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Closed-loop transient response of sampleddata system for a unit step in set point.
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SAMPLED-DATA CONTROL SYSTEMS
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The stability boundaries represented by these three equations have been plotted by Mosler et al. (1966). The stability constraints for the case of n = 2, which require four inequalities, also may be found in Mosler (1966). This demonstrates that as the value of transport lag (UT) increases relative to a fixed sampling period T, the order of the characteristic equation increases and the stability criteria become more and more complex.
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TRANSIENT RESPONSE OF CLOSED-LOOP SAMPLED-DATA SYSTEMS
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We shall consider the transient response for the system shown in Fig. 26.1 for a step change in set point. For this particular disturbance, the block diagram may be drawn as shown in Fig. 26.4. For the special case of a step change in set point, the sampling switch and the hold in Fig. 26.1 can be placed in the forward loop of Fig. 26.4. For a step change in R occurring just before a sampling instant, it does not matter whether the sampling occurs before the comparator or after the comparator. The reason for redrawing the block diagram is that the expression for C(z) for Fig. 26.4 is simpler than the expression for Fig. 26.. 1. Using the method described in Chap. 23, one can obtain for C(z) (26.22) where G(z) = G,G,Gh(z) The expression for C(z ,m) is C(z*m) = G(zmYW 1 + G(z) (26.23)
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Equations (26.22) and (26.23) can also be found from Table 23.1. If one were to obtain expressions for C(z) and C(z ,m) for the system in Fig. 26.1, the result would be as follows: (26.24) and c(z,m) = RG,G,(zm) G(z,mWcG,(z) 1 + G(z) (26.25)
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FIGURE 26-4 Rearranged block diagram.
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S-PLED-DATA CONTROL OF A FIRST-ORDER PROCESS WITH TRANSPORT LAG
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If one were to use Eq. (26.24) or Eq. (26.25) for a step change in R, the result for c(nT) and c,&T) would be, of course, the same as that obtained using Eqs. (26.22) and (26.23); these latter two are simpler than Eqs. (26.24) and (26.25). The diagram in Fig. 26.4 may replace the diagram in Fig. 26.1 for the more general set-point function r(t), which is piecewise constant and where changes in r occur just before sampling instants. This more general function is a stair-step function. The transient response for the system shown in Fig. 26.4 will be considered in detail for two cases: Case I: no transport delay, i.e., a = 0 Case II: 0 < UT I T, i.e., it = 0 The results can be used to establish design criteria.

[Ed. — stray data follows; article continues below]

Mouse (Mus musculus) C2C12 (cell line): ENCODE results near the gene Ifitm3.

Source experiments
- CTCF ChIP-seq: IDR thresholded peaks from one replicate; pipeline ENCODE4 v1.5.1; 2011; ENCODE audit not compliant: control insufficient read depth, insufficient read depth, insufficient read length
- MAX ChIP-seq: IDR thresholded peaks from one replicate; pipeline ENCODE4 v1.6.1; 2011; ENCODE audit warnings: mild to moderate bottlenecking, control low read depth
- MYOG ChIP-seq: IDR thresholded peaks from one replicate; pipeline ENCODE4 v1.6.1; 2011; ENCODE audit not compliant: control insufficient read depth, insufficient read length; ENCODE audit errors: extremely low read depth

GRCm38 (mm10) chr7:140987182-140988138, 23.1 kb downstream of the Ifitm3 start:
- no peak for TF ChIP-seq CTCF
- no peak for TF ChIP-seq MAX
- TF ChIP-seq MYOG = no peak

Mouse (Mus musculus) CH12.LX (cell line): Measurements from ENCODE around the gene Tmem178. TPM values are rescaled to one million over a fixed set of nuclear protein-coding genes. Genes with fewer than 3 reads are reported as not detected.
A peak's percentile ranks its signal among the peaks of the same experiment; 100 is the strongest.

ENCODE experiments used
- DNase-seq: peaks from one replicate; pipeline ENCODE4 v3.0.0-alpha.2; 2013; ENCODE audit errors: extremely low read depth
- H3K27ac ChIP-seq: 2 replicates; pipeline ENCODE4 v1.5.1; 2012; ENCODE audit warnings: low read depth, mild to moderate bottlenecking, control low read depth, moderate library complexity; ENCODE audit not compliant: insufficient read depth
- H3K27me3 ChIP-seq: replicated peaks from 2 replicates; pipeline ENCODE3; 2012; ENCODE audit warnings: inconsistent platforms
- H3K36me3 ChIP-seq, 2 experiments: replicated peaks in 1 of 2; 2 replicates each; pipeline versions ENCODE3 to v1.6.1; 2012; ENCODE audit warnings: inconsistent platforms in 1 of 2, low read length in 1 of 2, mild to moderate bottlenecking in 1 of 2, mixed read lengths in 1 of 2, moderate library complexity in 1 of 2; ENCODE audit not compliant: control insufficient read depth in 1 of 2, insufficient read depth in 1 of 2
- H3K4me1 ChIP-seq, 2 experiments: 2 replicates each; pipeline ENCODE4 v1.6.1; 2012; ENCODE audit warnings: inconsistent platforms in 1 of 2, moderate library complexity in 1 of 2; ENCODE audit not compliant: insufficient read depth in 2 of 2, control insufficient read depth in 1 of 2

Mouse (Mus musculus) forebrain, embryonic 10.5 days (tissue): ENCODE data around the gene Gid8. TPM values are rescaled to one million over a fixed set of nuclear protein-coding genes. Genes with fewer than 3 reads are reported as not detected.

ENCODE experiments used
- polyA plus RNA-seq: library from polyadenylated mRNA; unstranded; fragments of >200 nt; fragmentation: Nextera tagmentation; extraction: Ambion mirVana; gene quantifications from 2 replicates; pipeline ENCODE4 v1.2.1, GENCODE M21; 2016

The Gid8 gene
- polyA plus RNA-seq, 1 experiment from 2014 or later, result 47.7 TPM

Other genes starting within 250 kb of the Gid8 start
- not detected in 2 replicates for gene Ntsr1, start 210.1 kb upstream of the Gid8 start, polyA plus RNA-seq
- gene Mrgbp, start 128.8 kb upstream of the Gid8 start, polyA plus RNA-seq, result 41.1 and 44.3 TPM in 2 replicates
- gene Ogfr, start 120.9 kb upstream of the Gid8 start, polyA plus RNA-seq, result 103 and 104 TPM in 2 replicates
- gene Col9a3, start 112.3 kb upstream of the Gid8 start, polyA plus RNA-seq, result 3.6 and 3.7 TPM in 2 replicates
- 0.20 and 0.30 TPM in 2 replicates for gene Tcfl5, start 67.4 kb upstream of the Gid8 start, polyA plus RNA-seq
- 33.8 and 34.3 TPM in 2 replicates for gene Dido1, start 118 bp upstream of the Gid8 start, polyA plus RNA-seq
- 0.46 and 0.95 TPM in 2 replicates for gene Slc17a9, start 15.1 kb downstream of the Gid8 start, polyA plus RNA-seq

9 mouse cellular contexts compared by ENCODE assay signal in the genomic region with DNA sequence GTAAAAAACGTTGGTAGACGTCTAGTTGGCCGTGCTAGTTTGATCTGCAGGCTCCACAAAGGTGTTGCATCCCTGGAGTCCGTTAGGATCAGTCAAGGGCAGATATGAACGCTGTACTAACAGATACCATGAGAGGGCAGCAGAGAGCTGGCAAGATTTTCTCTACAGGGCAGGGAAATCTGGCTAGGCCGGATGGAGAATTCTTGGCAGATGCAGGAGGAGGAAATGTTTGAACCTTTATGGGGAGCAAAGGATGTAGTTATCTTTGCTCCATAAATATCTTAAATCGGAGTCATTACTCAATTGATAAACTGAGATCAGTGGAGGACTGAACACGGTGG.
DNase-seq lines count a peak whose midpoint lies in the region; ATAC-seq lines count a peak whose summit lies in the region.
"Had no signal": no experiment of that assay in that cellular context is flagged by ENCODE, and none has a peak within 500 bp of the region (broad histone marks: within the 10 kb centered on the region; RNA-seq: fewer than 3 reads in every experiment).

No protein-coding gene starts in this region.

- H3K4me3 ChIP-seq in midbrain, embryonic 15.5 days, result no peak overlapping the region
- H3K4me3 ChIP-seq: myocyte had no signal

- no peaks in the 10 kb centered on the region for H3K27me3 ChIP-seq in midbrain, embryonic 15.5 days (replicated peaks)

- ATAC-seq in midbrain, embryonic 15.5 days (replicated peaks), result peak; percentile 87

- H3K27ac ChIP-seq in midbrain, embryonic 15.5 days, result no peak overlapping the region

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Case I: No lkansport Lag
For this case, one can-show that Eq. (26.22) becomes C(z) R(z) where b = e- For a unit-step change in set point, R = z/(z - 1) and the response is expressed by K(l - b)z C(z) = (z - l)[z + K(l - b) - bl Inverting this expression gives
c(nT) = A(1 - [b - K(l - b)] }
K(l - b) z+K(l-b)-b
II = 0,1,2,...
(26.26)
This result was derived in Chap. 23 [Eq. (23.36)] and is presented again for convenience in developing design criteria. The transient response for a specific set of parameters, shown in Fig. 26.5, consists of arcs of exponential functions that intersect at sampling instants. It is possible to make the loop gain of the system (K) so small that the response is overdamped. In fact, the value of K, below which the response is overdamped, can be found by examining Eq. (26.26). When the expression in brackets, b - K( 1 - b), is greater than 0, the system no longer oscillates; therefore, we may write b - K(l- b) > 0 or for overdamped response l - b An overdamped response is also shown in Fig. 26.5.
b K-C-
(26.27)
SAMPLED-DATA
CONTROL
SYSTEMS
An overdamped response for a closed-loop system is usually considered too sluggish; consequently, the design criteria to be developed will be based on the underdamped response, such as the one shown in Fig. 26.5. Since the peaks (maximum and minimum) of the underdamped response occur at sampling instants, Eq. (26.26) may be used to compute overshoot and decay ratio. For a stable response, the ultimate value of c(t) is
This result, which is the same as that for a continuous proportional control system, should not be surprising if one recalls that the system s steady state is determined by steady-state relationships that are the same for both sampled-data control and continuous control. The first peak in the direction of set-point change occurs at t = T and the second peak in the same direction occurs at t = 3T. From this information one may compute from Eq. (26.26) the fractional overshoot and the decay ratio; the results are as follows: Fractional overshoot = Decay ratio = 40 - ~(~1 = K(l - b) - b cCw) (26.29) (26.30)
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